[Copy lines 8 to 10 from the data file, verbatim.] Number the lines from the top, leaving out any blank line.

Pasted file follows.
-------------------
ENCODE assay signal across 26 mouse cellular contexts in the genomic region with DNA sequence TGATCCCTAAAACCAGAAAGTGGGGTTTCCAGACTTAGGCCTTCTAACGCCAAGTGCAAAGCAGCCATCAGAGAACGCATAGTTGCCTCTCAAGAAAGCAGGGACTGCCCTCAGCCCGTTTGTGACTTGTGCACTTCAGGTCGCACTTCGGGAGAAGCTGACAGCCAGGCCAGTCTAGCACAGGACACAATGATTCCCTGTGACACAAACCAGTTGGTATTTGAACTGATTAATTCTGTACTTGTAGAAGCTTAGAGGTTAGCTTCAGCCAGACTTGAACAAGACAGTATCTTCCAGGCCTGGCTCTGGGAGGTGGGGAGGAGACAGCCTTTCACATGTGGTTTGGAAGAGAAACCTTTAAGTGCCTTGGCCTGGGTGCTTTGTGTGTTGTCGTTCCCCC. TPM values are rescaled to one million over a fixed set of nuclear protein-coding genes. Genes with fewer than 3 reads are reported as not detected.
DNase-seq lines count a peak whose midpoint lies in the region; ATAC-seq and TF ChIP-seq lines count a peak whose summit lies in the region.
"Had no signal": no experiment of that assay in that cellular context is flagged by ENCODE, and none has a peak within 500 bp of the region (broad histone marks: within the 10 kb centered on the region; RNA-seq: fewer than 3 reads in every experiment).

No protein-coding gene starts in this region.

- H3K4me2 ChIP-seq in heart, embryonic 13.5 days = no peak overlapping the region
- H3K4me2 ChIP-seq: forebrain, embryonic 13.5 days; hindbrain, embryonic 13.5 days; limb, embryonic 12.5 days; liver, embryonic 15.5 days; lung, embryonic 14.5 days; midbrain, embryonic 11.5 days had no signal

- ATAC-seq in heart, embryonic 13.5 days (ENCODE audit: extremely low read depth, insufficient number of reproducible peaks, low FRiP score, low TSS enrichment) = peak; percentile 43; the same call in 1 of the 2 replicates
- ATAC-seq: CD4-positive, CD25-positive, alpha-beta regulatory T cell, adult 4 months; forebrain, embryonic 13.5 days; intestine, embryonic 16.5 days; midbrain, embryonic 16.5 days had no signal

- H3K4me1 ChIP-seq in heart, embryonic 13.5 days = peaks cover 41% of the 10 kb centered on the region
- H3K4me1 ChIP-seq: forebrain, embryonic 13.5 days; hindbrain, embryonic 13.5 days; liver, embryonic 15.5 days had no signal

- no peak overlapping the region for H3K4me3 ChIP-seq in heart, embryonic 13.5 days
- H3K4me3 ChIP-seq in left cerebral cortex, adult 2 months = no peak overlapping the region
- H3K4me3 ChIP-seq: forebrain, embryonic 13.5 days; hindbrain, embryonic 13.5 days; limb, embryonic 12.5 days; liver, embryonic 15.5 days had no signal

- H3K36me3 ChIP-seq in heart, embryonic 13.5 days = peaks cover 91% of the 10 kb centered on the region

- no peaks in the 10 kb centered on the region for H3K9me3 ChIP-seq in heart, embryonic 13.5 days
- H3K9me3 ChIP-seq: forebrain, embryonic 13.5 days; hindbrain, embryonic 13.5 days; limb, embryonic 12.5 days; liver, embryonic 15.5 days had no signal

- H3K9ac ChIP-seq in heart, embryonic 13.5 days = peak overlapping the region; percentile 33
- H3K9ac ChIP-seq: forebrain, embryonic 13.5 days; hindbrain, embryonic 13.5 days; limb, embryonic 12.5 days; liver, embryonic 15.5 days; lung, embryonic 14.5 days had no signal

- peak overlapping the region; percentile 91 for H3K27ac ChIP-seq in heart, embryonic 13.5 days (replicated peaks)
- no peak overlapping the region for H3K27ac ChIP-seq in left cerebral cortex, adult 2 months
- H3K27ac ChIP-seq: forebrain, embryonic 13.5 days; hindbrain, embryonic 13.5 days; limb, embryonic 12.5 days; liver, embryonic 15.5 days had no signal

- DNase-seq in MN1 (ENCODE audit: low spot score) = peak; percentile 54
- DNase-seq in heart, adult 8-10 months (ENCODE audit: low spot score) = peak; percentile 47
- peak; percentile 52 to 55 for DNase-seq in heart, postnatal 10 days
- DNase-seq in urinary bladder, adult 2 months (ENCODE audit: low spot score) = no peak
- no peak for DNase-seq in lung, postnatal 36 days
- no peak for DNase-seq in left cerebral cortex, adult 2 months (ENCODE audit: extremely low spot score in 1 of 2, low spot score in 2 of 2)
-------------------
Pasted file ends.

- ATAC-seq: CD4-positive, CD25-positive, alpha-beta regulatory T cell, adult 4 months; forebrain, embryonic 13.5 days; intestine, embryonic 16.5 days; midbrain, embryonic 16.5 days had no signal

- H3K4me1 ChIP-seq in heart, embryonic 13.5 days = peaks cover 41% of the 10 kb centered on the region
- H3K4me1 ChIP-seq: forebrain, embryonic 13.5 days; hindbrain, embryonic 13.5 days; liver, embryonic 15.5 days had no signal